Note: Posted Jan 27, 2009, updated on March 31, 2009 and again on April 22nd, 2009.
Seems as though I’m not the only one touting the demise of evangelicalism, much to the chagrin to denominationally loyal people. I wrote a piece a few days ago that took a bit longer than usual to put together. I wanted to ensure I was communicating my ideas coherently and without [too much] cynicism laced between my words. The basic premise was evangelicalism can only go so far with ‘missionality’ so long as they exist within their paradigm box. At the bottom I mentioned this in my article Spectrums of Missionality:
…doing ‘just enough’ [to remain relevant & pay bills] is not good enough, especially in a time where once prominent evangelical denominations are quickly becoming ineffective like their mainline counterparts found out 30 years ago.
Although I had a Canadian context in mind, turns out I’m not alone with my doom and gloom sentiments.
Is the Party Almost Over in Canada?
In fact, there is an even doomier and gloomier piece written by internmonk called: The Coming Evangelical Collapse.
Apart from a dramatic decrease of numbers and adherents, coupled with an exhausted member based unwilling to fight culture any more, Monk boldly asserts the imminent collapse of evangelicalism within 15 years. Coming from an American perspective this is startling.
Considering I’ve suggested Canadians are different enough to warrant our own position on how to ‘do church’, to read about notable trends and predictions that could go down in the US within two generation is startling….
However, what about Canada? How will evangelicalism do? We can surmise that since America is the source for nearly everything in Canadian evangelicalism, that the decline will be swift and merciless. Or will it?
Reginald Bibby, sociologist from U of L in Canada, has noted that evangelicals have maintained around 8% adherents v. population for the last 100 years (that’s 8% of total churchgoers not of the population in Canada). Considering the increase in population that’s a big deal. Most of this resilience can be attributed to maintaining loyalty within the movement, and babies.
Will this trend continue?
Evangelicals are notoriously inept at a few things, 1) establishing community, 2) creating traditions, 3) making disciples. Although the small group model is of huge importance most evangelicals can’t duplicate theirs. Although they have expanding youth groups they loose the majority of young adults, partly due to the lack of identifying traditions. They can’t make disciples because, well, nobody is doing evangelism.
Not only evangelicals, but other traditions as well, have created a clergy laity difference. Technically evangelicals believe in the priesthood of all believers. Pragmatically there is a threefold distinction of congregant-clergy-missionary.
Because 95% are congregants there is little incentive to to become active in discipleship making–that is to grow. Couple this posture with the change in culture around the church to a post-Christendom world, and now you encounter a church even more inept of engaging the world outside their door.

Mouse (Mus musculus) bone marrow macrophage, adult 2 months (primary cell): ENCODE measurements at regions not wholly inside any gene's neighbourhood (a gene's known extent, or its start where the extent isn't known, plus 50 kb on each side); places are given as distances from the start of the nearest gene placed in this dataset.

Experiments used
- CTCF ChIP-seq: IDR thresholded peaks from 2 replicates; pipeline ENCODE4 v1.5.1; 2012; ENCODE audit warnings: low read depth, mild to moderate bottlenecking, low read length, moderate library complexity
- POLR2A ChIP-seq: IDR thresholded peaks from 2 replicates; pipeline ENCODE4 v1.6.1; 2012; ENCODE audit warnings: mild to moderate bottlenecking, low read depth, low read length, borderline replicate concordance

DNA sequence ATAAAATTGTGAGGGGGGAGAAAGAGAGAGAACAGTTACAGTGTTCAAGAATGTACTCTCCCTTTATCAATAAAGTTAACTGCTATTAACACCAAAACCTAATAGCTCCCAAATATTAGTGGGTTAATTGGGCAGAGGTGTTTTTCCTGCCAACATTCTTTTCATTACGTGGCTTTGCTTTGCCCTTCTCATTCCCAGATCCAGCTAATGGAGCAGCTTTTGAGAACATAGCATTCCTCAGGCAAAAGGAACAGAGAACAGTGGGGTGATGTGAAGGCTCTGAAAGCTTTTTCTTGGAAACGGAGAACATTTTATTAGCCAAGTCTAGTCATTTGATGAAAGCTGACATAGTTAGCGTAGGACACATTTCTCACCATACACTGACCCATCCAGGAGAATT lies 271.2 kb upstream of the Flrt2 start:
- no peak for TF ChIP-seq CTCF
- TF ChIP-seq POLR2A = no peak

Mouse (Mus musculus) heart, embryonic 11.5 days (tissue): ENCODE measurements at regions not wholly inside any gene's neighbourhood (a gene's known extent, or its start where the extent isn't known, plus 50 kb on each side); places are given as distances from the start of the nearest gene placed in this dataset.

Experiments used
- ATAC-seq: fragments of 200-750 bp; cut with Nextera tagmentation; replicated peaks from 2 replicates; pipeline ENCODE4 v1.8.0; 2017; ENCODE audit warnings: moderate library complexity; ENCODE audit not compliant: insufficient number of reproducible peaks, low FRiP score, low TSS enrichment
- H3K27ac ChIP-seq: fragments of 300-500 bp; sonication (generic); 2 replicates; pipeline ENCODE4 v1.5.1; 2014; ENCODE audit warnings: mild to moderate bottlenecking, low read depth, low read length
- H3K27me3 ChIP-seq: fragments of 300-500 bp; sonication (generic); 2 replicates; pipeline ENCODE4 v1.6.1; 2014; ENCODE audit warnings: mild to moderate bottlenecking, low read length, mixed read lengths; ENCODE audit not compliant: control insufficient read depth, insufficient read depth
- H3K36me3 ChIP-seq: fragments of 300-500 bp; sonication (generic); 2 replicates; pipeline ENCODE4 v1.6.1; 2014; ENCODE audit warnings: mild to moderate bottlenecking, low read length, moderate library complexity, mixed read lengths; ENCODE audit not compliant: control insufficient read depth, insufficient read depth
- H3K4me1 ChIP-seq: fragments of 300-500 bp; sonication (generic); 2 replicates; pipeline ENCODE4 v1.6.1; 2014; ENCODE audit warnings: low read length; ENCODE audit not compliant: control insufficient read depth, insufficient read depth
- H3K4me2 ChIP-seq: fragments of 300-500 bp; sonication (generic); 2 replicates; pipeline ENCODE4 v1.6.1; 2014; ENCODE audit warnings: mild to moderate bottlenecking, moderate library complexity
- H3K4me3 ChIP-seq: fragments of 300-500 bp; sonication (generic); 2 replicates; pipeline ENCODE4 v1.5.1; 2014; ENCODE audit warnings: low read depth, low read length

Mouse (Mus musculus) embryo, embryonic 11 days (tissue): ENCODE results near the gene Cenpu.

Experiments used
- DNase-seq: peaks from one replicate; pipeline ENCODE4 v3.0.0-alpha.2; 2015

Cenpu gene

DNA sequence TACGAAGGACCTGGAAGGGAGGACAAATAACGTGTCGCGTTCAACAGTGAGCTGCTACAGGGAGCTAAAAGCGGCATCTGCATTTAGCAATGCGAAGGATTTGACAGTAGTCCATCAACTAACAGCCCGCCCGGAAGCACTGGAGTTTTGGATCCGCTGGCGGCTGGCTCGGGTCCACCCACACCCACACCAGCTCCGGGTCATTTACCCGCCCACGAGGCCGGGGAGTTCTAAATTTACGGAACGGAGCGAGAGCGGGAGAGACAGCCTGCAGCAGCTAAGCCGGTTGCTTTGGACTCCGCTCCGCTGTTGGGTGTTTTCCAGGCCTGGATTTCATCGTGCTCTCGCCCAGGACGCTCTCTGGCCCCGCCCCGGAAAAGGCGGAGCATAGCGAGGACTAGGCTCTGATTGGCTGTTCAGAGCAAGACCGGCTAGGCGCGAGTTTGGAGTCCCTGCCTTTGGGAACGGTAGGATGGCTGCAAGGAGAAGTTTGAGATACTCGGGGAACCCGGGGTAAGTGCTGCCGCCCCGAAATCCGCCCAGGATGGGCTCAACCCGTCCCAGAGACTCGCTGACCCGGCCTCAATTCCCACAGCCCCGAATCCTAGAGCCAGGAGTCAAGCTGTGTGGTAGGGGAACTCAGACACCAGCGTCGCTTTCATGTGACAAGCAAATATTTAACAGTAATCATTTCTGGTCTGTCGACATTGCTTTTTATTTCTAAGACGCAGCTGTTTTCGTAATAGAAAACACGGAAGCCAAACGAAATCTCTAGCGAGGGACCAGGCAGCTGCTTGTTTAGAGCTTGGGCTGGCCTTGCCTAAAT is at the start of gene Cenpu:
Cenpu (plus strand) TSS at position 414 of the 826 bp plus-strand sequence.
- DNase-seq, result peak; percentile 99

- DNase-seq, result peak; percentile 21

Yet, in the realm of ‘church’ evangelicals tend to be the most current with topics, music, technology, etc. Hence the transfer phenomenon. Despite their shortcomings at doing everything a church is supposed to do, they still maintain their numbers. Partly due to the aspects listed above, but also because they are good at transferring between each other, and attracting other Protestant Christians.
Is it really a victory to claim an Anglican as an adherent in the evangelical church? Since most evangelicals are in the church growth model, which will undoubtedly contribute to its demise, counting numbers is important for gauging success and relevance.
So before, because evangelicals were so relevant with the times (or rather they were so ‘down with the times’ in comparison to some completely unchanged mainline traditions) they experienced some moderate growth. The actual growth through conversion however is still abysmally small accounting for less than 5% of all new adherents.
In the early 2000s Canada was still boasted a monopoly of Christians (45% being Roman Catholic by designation only). Nonetheless, Canadians still for the most part affiliate themselves with their traditional Christian groups.
However, what this also notes is that people don’t attend church anymore, but still affiliate with their old tradition. That’s not so important, however, it does lend to the thought that within a single generation much of this old affiliation will be lost.
Compound this fact with the general apathetic Canadian tendencies and you have a nearly exponential loss of Christians (active or not) within one generation. (Note, this does not suggest anything about perceived spiritual needs, only that Christian designation will fall.)
What are your thoughts? Read his article for the complete idea. I hope to read some of his prospective solutions to our sudden (but expected) demise.